Samira holds a box

Name: Samira Gado ’24

Pronouns: she/her/hers

Major(s): Psychology

ACE course(s) taken: Politics of Reproductive Justice Fall 2023

Why did you decide to take this class?

Samira: I think there’s been a certain climate about reproductive health and justice ever since— and before obviously— Roe’s overturning. And I think it was just so appropriate and so relevant to take a class labeled Politics of Reproductive Justice.

Were there any specific highlights from this course?

Samira: Tuesday we watched a documentary about an organization called Women on Waves, which is with this doctor from the Netherlands and she created a ship that is housed with abortion assistance. She travels to all of these countries that have it prohibited in order to get these pills to women in those countries that need them. She takes advantage of international water laws and gives awareness to women about their options and tells them that they don’t have to be alone or like trapped with their circumstances. That was definitely a very powerful documentary.

What does your vision for a more just world like?

Samira: In terms of reproductive justice,  it’s not just about abortion. It’s an ability to parent and have a say in how you raise your child if you do want to have a child. Also the right to not have a child. The right to safely and respectfully go about menstruating. It just encompasses all of that and chooses to have that be a reality not only in this country because I live here, but in all countries.We all say like “abortion is a discussion between a woman and her doctor” but I want that to actually be put into practice. So that’s my answer as it pertains to this class. But I guess world peace.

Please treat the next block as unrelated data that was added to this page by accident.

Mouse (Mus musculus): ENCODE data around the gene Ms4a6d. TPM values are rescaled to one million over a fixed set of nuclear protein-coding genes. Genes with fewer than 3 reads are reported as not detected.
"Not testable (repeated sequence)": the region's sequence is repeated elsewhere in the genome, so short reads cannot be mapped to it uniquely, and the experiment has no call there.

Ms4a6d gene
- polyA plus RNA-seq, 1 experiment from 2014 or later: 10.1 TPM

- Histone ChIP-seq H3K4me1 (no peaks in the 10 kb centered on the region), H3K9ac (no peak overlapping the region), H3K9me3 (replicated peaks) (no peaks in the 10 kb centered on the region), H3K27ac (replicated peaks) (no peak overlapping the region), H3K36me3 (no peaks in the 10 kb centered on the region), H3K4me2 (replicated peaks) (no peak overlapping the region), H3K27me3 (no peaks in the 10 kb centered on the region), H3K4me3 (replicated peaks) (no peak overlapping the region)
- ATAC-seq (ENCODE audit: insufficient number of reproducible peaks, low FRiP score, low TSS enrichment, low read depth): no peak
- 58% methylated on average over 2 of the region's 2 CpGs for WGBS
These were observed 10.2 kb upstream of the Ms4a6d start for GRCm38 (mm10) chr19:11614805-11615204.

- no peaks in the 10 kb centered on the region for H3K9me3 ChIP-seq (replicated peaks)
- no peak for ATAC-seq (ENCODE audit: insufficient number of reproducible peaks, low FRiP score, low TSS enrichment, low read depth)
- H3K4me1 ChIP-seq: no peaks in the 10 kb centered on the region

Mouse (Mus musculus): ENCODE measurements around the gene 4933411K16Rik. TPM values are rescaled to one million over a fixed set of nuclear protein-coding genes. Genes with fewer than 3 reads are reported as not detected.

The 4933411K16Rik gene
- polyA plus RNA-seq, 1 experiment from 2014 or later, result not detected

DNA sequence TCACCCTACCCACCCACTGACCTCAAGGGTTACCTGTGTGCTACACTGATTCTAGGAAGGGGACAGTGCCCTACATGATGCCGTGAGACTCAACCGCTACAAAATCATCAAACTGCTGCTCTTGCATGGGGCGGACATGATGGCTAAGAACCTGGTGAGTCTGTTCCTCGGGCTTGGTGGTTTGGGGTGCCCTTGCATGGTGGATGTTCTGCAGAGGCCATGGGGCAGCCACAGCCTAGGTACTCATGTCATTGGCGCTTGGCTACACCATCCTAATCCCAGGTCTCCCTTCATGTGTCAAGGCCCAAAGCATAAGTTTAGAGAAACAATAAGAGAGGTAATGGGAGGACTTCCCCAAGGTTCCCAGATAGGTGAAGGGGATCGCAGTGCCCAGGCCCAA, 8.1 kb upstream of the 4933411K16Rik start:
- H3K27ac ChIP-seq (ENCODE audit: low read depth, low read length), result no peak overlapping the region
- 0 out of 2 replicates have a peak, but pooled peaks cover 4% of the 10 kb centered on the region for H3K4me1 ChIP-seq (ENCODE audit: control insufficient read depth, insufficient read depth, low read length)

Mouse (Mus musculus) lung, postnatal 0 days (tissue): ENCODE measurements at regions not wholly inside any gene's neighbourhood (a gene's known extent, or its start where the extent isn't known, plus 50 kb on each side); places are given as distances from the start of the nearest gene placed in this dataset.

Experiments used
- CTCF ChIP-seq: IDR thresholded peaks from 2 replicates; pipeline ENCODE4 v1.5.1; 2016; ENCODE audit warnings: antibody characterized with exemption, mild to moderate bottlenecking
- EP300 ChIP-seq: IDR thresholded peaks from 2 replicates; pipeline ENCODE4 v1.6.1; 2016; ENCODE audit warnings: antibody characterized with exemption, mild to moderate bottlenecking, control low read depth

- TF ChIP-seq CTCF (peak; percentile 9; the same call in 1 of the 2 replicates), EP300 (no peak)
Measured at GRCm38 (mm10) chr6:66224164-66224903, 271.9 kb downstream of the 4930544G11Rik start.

Do you have any advice for Carleton students about ACE courses?

Samira: Actually put in effort, because it’s an interesting experience learning about stuff in class and then working with an organization where you can actually put stuff into practice. We’re reading in class about how exactly these organizations go about talking to people, how to make sure that they’re not just shouting jargon at them, that they actually make it relatable and understandable. How to deal with frustration when it’s just not working and actually working with organizations that tell you “this is what we’re seeing on the field and this is what we need from you.” It’s a very, very satisfying experience and I don’t think you can get that if you’re just in it for the credit.